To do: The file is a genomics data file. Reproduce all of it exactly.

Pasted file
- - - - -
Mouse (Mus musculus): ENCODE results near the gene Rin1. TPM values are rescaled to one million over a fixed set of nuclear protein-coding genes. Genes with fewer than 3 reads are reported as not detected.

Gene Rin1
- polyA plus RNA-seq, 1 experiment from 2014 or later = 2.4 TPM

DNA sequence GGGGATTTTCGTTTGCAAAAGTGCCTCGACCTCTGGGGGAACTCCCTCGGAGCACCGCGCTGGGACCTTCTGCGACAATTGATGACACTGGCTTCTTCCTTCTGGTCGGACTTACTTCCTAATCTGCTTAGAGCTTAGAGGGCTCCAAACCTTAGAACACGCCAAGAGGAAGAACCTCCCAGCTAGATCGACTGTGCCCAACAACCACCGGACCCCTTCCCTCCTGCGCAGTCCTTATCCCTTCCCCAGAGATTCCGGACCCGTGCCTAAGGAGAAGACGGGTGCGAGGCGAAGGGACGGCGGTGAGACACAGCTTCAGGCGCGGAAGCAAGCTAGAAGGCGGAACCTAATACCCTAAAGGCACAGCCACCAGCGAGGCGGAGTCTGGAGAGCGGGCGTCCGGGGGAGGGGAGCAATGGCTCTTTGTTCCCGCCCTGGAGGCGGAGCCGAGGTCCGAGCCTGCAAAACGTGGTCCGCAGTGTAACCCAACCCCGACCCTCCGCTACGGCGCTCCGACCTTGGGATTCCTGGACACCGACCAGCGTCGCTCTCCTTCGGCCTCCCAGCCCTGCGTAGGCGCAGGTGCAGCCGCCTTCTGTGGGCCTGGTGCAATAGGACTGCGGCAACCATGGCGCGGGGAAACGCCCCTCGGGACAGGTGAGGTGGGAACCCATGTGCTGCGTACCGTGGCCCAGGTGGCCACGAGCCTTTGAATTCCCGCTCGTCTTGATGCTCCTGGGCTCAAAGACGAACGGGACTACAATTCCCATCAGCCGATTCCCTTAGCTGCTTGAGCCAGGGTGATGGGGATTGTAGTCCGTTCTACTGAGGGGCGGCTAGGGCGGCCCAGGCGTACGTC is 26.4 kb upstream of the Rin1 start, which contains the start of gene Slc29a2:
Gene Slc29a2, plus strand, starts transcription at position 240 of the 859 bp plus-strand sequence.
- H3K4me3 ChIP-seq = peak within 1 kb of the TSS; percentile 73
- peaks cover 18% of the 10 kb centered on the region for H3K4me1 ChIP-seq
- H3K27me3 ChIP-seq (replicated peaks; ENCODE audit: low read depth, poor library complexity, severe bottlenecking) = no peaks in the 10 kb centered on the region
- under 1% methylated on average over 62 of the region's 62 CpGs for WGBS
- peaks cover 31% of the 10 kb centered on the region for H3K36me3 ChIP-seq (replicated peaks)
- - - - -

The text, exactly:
Mouse (Mus musculus): ENCODE results near the gene Rin1. TPM values are rescaled to one million over a fixed set of nuclear protein-coding genes. Genes with fewer than 3 reads are reported as not detected.

Gene Rin1
- polyA plus RNA-seq, 1 experiment from 2014 or later = 2.4 TPM

DNA sequence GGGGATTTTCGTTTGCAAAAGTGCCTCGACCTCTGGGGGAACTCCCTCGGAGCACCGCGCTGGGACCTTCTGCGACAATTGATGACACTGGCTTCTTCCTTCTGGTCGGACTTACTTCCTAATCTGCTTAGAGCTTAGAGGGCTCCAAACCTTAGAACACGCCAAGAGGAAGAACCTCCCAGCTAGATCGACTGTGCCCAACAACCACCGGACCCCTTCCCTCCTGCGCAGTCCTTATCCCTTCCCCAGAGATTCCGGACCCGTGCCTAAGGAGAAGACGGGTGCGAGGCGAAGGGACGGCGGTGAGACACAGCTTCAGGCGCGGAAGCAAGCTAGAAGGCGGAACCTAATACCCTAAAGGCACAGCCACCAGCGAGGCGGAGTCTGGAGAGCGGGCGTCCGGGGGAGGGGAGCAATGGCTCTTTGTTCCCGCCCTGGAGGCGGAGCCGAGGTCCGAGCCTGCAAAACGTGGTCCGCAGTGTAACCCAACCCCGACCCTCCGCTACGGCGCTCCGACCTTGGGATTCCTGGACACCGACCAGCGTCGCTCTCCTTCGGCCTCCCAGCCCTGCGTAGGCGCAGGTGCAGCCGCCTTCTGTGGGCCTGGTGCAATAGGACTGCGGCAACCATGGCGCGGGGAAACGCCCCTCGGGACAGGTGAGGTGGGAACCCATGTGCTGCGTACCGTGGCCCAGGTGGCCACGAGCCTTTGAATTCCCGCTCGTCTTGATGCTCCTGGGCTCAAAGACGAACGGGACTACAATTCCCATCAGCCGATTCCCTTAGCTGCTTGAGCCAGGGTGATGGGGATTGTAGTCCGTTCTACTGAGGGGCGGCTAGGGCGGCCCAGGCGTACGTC is 26.4 kb upstream of the Rin1 start, which contains the start of gene Slc29a2:
Gene Slc29a2, plus strand, starts transcription at position 240 of the 859 bp plus-strand sequence.
- H3K4me3 ChIP-seq = peak within 1 kb of the TSS; percentile 73
- peaks cover 18% of the 10 kb centered on the region for H3K4me1 ChIP-seq
- H3K27me3 ChIP-seq (replicated peaks; ENCODE audit: low read depth, poor library complexity, severe bottlenecking) = no peaks in the 10 kb centered on the region
- under 1% methylated on average over 62 of the region's 62 CpGs for WGBS
- peaks cover 31% of the 10 kb centered on the region for H3K36me3 ChIP-seq (replicated peaks)